Keep the questions coming, I’m happy to help. The camera bag category might be of particular interest to you if you’re looking through old posts.

      • abu zar

        yes the ND Filter is a smart workaround (and I happen to have the SinghRay vari-ND Filter) but as with most things it adds one more step to a process that is already getting lengthier.. that is the only drawback to using one.

        On a related note I have found the X100 (my walkaround camera) which has a built-in ND Filter (3 stops i think) and also has crazy sync speed built-in (having leaf shutter allows that and does not have the 1/250 s limitations a DSLR has) with my canon flash (in manual mode) to get some interesting results. I am guessing with the off-camera TTL cord I ordered and an extra flash or two (YN560 most likely) , this can make for an interesting lighting setup (all manual though). this has more details:

      • Rifqi

        Give me give me, that’s the filter I plan to get. I don’t think it will add that much complexity for me though. I’m already used to doing everything manually and the filter will basically replace the aperture when I use it. Just set the aperture I want and then use the filter to control the exposure. I would love to have the sync speed of that x100 though, awesome.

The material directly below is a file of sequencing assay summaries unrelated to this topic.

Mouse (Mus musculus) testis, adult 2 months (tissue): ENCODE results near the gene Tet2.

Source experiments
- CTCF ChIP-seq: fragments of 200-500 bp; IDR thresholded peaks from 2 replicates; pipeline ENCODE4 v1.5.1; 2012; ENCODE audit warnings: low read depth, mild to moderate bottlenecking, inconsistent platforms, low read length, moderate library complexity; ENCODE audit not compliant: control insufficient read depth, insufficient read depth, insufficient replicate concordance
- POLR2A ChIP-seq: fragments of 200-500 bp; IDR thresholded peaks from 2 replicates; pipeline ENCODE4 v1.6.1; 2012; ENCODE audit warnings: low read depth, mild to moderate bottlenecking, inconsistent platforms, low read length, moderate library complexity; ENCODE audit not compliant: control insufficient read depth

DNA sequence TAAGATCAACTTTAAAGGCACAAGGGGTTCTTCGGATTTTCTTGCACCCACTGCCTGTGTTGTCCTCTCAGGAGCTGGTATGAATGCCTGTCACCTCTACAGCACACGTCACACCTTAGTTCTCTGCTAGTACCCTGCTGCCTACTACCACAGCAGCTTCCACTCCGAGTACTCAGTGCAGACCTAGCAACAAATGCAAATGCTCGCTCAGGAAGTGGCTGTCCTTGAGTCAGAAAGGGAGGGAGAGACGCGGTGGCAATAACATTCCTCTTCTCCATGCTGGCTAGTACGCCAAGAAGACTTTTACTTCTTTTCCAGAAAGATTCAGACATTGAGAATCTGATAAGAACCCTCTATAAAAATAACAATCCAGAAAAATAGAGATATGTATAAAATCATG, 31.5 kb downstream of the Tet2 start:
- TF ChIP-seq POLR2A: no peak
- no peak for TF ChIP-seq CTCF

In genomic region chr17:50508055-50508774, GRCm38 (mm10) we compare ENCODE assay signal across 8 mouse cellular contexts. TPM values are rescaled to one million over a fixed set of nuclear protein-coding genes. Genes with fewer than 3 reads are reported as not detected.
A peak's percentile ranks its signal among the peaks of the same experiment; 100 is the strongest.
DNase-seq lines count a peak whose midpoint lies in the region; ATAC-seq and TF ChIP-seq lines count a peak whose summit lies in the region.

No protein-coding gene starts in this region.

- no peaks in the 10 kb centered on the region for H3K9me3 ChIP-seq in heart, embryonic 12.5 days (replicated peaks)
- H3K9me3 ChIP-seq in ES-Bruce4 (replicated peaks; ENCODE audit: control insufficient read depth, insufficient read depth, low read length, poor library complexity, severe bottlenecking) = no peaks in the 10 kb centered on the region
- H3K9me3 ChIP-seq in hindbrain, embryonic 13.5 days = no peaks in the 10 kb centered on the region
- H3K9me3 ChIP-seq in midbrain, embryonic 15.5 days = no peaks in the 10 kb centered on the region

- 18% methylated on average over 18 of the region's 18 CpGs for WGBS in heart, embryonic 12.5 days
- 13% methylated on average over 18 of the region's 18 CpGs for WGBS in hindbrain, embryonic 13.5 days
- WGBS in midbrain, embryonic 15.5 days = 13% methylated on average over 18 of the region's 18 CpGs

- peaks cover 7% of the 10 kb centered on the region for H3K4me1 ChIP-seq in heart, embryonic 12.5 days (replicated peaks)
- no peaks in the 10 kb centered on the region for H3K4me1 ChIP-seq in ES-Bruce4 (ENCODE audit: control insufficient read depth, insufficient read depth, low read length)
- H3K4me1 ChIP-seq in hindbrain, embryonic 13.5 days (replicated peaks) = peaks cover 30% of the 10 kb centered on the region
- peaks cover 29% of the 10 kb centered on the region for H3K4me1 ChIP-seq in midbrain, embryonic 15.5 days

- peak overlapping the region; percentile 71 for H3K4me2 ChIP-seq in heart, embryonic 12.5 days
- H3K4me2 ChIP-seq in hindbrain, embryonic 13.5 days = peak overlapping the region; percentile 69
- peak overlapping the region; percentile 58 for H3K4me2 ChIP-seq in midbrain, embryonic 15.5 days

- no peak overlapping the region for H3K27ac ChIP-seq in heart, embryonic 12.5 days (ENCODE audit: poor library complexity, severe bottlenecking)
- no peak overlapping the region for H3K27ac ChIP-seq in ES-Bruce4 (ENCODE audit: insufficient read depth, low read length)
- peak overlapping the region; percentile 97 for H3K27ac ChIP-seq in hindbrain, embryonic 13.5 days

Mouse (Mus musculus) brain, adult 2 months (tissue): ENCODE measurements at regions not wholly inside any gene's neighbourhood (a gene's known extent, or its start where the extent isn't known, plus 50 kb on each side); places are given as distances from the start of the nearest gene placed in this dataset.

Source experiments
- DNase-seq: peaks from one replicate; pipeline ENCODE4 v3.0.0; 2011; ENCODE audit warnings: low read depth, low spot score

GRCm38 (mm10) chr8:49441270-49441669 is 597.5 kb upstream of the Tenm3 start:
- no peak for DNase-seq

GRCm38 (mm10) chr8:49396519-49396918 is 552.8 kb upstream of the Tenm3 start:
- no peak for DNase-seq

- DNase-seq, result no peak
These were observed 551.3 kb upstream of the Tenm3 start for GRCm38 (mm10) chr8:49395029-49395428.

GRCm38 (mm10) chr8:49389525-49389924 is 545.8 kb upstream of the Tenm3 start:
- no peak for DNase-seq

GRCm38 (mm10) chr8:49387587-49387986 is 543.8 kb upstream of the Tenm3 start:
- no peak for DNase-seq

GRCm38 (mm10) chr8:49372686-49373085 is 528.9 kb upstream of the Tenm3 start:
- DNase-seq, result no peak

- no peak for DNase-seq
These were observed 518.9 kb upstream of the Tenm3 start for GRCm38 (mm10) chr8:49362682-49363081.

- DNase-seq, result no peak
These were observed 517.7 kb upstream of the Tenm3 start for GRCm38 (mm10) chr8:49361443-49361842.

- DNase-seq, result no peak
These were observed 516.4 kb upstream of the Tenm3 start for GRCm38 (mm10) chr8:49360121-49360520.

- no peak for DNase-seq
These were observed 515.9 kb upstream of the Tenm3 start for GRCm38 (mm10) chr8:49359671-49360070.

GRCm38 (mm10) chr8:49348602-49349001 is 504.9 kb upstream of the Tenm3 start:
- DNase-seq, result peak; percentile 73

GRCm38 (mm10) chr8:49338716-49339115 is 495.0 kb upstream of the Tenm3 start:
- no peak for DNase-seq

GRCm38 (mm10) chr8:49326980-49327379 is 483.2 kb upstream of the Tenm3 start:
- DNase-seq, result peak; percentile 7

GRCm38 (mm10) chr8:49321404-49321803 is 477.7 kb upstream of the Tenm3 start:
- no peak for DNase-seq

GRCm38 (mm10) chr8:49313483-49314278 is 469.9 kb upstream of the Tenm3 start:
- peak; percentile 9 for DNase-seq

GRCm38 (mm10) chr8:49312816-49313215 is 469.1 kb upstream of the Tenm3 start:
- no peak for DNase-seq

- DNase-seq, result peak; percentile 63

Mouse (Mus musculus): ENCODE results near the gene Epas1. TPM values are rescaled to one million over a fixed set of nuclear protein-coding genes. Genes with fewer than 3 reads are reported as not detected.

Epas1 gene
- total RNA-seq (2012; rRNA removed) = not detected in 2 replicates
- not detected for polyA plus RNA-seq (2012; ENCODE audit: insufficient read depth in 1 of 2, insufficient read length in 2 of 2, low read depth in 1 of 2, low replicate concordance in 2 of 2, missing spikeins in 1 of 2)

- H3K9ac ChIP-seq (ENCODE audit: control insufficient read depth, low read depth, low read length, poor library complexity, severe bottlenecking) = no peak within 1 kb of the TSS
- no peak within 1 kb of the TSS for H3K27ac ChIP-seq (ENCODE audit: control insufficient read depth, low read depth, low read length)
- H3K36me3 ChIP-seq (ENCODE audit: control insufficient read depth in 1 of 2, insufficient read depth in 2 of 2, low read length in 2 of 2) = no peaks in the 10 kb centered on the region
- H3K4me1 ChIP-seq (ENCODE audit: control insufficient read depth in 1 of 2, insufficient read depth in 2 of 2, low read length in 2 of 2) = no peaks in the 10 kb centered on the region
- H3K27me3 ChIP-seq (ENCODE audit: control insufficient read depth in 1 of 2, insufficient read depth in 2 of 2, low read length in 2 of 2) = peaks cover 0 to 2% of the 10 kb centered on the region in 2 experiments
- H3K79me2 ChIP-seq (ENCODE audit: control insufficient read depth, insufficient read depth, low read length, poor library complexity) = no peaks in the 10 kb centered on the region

3. abu zar

    I have that filter but probably don’t appreciate it as much (mostly use for cotton water effects). I guess this is not going to dampen your spirits but don’t forget that filter comes in a size that will require step down (or up , i don’t really get the terminology) rings for all your lens. goes to prove again that nothing is perfect and there is always a compromise (HSS would cut down power)

    • Rifqi

      Yeah, I’m aware that it will require adapter rings to fit all my lenses. However, the alternative would be to get several filters for each lens and that would make the cost go up rather quickly. Another alternative would of course be to just replace my flashes with HSS capable ones but, like I mentioned before, just byuing one of those would be the same cost as the filter. So for me, even though it’s a very expensive filter, it’s the cheapest and most flexible solution to my syncing problems.

      As you’ve probably noticed from my photos I’m not the kind of photographer who goes out and just shoots stuff. I set things up and take my time to create that single shot I have in my mind. So another minute extra in setup time to add a filter is pretty much a non issue. Another photographer will have a different view on things, it’s all a question of style, preference and, sadly, money.